Master Dolpopa’s Mountain Doctrine

Dolpopa Sherab Gyaltsen

Dolpopa Sherab Gyaltsen

This has been on my wish list for a while now. Published in 2006, this is the first English translation of Dolpopa Sherab Gyaltsen’s masterpiece titled Mountain Doctrine wherein he gives precise teachings on the rangtong (self-emptiness) and zhentong (other-emptiness) views. I am currently re-reading The Buddha from Dolpo by Cyrus Stearns, which is excellent–both in offering a basic biography of Dolpopa as well as providing many of his arguments regarding Buddhanature and other teachings. Dolpopa was also a master of Kalachakra tantra, and is recognized as such even to this day by many of the Vajrayana lineages (not just the Jonang).

For those who are interested in Buddhadharma but have never heard about Dolpopa, I recommend checking him out (probably starting with The Buddha from Dolpo). Hopefully we will see more from Dolpopa in English, as his collected works are gaining attention in academia.

Other related books of interest:

The Buddha from Dolpo (by Cyrus Stearns)

The Essence of Other-Emptiness (by Jetsun Taranatha. Translated by Jeffrey Hopkins)

The Kalachakra Tantra: The Chapter on Sadhana Together with the Vimalaprabha Commentary (translated by Vesna A. Wallace)

Introduction to the Kalachakra Initiation (by Alexander Berzin)

Ornament of Stainless Light (translated by Gavin Kilty)

Resuming Posting…

After about a year of not posting to this blog I am now back and intend on posting semi-regularly again. My blogging (here, at least) was diminished, yet my Dharma practice has continued (which is the important part, I think).

After the teachings on Taranatha’s Lamrim, I also received teachings on Kalachakra. I won’t repeat the details of the latter since they are tantra level teachings, but I will say that they have really opened up the preliminary practices for me. I have also attended teachings (one session of a 4 part session) on Guru Yoga. My gratitude to Khenpo Choejor Gyamtso for his wisdom and kindness in sharing the Dharma to his students.

I have also recently been invited to attend a practice group that has formed at another center. There was one session already, which I missed, yet one friend shared her notes, and another friend called me to fill me in as best he could. I will be attending my first session in two days.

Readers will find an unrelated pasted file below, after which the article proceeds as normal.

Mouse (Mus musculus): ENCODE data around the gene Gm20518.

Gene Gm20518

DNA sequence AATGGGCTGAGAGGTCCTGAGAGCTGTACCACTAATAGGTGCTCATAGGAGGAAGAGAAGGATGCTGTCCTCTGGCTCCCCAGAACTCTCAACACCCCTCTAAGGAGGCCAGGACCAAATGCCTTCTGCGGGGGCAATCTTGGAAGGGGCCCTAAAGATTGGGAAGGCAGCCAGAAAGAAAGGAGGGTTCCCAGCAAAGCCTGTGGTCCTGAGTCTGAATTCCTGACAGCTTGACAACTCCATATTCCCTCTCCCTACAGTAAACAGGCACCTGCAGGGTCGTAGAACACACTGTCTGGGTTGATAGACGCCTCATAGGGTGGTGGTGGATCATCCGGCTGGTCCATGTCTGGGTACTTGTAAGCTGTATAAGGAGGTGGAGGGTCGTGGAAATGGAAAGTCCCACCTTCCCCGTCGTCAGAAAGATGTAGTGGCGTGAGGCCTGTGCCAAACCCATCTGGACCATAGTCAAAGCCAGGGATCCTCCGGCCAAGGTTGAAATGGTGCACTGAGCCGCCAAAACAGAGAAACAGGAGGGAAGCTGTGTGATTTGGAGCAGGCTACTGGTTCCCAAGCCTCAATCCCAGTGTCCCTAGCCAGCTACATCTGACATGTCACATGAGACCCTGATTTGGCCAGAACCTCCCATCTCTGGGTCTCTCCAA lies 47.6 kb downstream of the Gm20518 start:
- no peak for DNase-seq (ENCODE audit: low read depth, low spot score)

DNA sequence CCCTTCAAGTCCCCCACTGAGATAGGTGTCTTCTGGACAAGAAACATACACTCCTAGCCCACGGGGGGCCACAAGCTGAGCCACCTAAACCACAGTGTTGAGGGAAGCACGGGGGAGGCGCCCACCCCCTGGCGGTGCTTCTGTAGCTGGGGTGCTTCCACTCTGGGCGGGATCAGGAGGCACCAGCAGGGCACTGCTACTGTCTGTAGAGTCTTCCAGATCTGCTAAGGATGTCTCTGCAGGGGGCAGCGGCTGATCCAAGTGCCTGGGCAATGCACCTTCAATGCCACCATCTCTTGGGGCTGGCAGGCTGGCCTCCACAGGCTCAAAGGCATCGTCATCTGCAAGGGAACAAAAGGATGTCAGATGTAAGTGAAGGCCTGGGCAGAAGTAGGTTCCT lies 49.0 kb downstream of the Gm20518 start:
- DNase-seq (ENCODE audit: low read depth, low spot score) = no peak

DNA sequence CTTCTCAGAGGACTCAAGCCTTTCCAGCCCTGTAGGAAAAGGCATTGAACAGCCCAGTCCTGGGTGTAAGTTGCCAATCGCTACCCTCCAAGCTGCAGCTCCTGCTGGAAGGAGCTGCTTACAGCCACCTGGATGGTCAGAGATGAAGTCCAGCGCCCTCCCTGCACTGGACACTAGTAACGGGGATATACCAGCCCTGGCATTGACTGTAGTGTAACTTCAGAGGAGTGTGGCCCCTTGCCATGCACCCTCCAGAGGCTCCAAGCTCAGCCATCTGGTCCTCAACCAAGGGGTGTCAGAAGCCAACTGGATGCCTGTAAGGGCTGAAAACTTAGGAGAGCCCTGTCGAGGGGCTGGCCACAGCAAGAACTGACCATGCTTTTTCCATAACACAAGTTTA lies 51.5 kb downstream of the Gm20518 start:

I plan on continuing the Lamrim series of posts on Vajra Vehicle. The next article in that series will be on “Contemplation 2 – The Difficulty of Obtaining a Precious Human Life with its Freedoms and Endowments”. I will also be making additional posts now and again, not specifically related to any series. These are all assigned the “Miscellaneous” Category (for those who use the Category links to order posts when reading content on Vajra Vehicle).

Cleaning – Externally and Internally

Spring Cleaning

It’s time to thoroughly clean my living space! There is a lot of inertia preventing me from doing this right now, so I have decided to transform the experience into an active form of meditation. As I wipe away the dust and grime I imagine I am cleaning the obscurations that cover the radiant clear light mind. As I rearrange the furniture I imagine I am ordering all the parts of my life that are in disarray. As I sweep, vacuum, and mop the floor I imagine I am preparing a sure foundation to stabilize my practice. As I wash the dishes I imagine I am ridding myself of the three poisons (ignorance, attachment, and aversion). At the end of the day I will have a clean and ordered space, and others who come to visit might feel more at peace here. I dedicate any merit accumulated through this practice to the benefit of all beings. #DharmaInEverydayLife

Three Poisons

Three Poisons

Three Poisons

What are the three poisons? Attachment, aversion, and ignorance (represented by the bird, the snake and the pig respectively). All forms of suffering can be traced back to one or more of these three. In very simplistic terms, attachment means clinging, desiring, wanting. If we are attached to something we want to hold on to it and not let go. We want to keep it for ourselves. We are sad or angry if it goes away. Aversion means we do not want something, we want it to go away, we want it removed from our presence. We are sad or angry if it remains. Ignorance means not knowing, a lack of clarity, not seeing things as they really are.

Dharma is full of antidotes for these poisons. Find a dharma-gate that works for you, and enter in. The Buddhas and Bodhisattvas stand before us all, encouraging us to become a fully awakened being, a Buddha.

Introduction to the Pledged Bodhicitta Actions for Training and the Root Bodhisattva Vows




This is a series of Dharma teachings on ‘Introduction to the Pledged Bodhicitta Actions for Training and the Root Bodhisattva Vows’ by Dr. Alexander Berzin. It is worth a listen if you are interested in the topics of Bodhicitta and the Bodhisattva way of life.